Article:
An odor advisory for the Coachella Valley that was first issued more than a week ago due to elevated levels of hydrogen sulfide wafting up from the Salton Sea — creating a smell similar to rotten eggs — remains in effect through Monday afternoon after being extended over the weekend for the third time.

The South Coast Air Quality Management District issued the advisory on Aug. 18 after detecting hydrogen sulfide concentrations at 239 parts per billion, exceeding the state standard of 30 parts per billion, in a sparsely populated area immediately downwind from the Salton Sea.

The odor advisory was originally set to expire last Tuesday morning, but that day, the district extended it for two more days.

On Thursday, the district detected hydrogen sulfide concentrations were even higher than the original readings, at 253 parts per billion near the Salton Sea shore and 63 parts per billion in Mecca, and again extended the advisory through Saturday afternoon.

On Saturday morning, the district detected hydrogen sulfide concentrations of 76 parts per billion near the shore and 35 parts per billion in Mecca — much lower than earlier readings, but still above the state standard — and the advisory was extended yet again through Monday afternoon.

Winds from the south are expected again during daylight hours Monday, and elevated concentrations of hydrogen sulfide are expected in the air, particularly in the morning, according to the AQMD.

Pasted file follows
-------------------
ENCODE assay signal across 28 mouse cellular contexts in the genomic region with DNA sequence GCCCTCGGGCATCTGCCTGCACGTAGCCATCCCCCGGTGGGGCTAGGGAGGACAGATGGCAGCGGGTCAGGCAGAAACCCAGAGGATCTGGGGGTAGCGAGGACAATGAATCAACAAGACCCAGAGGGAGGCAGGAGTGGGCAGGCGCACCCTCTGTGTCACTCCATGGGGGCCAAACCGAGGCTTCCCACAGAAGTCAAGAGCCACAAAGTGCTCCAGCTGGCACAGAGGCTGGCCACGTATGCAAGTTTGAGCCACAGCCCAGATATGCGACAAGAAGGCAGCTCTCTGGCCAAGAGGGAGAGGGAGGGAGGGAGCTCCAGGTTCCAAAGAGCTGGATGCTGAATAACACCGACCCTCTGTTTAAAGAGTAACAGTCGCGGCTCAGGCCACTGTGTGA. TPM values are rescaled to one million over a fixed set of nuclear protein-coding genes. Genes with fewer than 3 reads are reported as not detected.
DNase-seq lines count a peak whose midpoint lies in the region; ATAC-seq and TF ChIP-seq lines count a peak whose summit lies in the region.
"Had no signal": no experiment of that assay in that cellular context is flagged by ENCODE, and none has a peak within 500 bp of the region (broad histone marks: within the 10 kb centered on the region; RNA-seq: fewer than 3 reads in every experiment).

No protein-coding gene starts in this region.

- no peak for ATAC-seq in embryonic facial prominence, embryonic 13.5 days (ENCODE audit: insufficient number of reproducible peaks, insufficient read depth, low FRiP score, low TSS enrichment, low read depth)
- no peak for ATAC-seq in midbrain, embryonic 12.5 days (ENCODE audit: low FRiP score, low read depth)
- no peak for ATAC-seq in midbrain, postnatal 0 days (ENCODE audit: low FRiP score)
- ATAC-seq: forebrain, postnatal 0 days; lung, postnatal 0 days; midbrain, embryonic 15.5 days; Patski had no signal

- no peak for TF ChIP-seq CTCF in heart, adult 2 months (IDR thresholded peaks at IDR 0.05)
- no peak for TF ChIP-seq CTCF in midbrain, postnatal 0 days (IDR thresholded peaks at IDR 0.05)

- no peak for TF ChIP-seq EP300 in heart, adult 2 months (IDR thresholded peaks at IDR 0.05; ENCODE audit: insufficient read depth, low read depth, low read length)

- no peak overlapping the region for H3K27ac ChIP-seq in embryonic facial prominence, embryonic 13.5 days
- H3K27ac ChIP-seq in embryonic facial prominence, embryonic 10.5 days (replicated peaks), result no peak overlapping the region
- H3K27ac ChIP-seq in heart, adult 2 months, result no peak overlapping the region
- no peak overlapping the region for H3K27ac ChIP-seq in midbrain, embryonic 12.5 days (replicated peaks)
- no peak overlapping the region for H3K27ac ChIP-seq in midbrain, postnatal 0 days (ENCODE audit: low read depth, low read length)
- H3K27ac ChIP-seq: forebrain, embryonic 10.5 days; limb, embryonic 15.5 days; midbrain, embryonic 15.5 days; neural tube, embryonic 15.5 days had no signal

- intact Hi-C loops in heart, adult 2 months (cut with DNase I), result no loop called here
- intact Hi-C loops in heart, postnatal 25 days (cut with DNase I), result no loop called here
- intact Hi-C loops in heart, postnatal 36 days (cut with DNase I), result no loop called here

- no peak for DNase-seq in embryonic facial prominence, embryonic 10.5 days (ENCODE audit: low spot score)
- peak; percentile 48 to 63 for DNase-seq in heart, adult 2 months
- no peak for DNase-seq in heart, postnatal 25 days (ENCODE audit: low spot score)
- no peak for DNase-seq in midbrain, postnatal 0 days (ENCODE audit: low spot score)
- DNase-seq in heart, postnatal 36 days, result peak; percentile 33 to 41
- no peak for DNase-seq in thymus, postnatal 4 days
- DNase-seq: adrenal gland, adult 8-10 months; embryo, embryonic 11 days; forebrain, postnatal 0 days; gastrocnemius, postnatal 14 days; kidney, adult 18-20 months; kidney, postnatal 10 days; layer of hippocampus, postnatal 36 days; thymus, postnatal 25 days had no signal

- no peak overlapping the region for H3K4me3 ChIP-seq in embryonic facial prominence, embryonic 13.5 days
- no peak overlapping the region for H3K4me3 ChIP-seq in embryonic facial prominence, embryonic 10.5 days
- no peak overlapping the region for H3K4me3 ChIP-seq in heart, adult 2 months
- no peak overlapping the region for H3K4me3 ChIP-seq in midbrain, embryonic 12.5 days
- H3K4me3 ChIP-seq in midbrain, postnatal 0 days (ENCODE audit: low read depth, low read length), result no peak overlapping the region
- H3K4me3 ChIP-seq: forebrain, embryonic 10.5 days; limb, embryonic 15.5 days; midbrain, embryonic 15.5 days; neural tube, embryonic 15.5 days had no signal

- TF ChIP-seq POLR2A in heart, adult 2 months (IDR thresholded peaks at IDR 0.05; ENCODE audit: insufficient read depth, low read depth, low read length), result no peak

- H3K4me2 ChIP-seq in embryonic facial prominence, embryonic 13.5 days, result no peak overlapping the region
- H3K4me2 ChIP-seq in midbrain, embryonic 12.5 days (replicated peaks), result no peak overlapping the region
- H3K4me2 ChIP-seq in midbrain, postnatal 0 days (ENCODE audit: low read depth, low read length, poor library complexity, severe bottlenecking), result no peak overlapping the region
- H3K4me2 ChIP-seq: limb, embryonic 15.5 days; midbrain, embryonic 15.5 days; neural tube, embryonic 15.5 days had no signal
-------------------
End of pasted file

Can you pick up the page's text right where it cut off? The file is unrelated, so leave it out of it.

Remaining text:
Elevated levels of the gas near the lake are relatively common and are a product of natural processes in the water. There is increased potential for the foul-smelling odors as winds shift, especially during the summer in the early morning and late afternoon, or as thunderstorms occur over the southwestern U.S. deserts, according to the AQMD.

At 30 parts per billion, “most individuals can smell the odor and some may experience symptoms such as headaches and nausea,” according to an AQMD statement. “However, the symptoms associated with this level of exposure are temporary and do not cause any long-term health effects. Humans can detect hydrogen sulfide odors at extremely low concentrations, down to a few parts per billion.”

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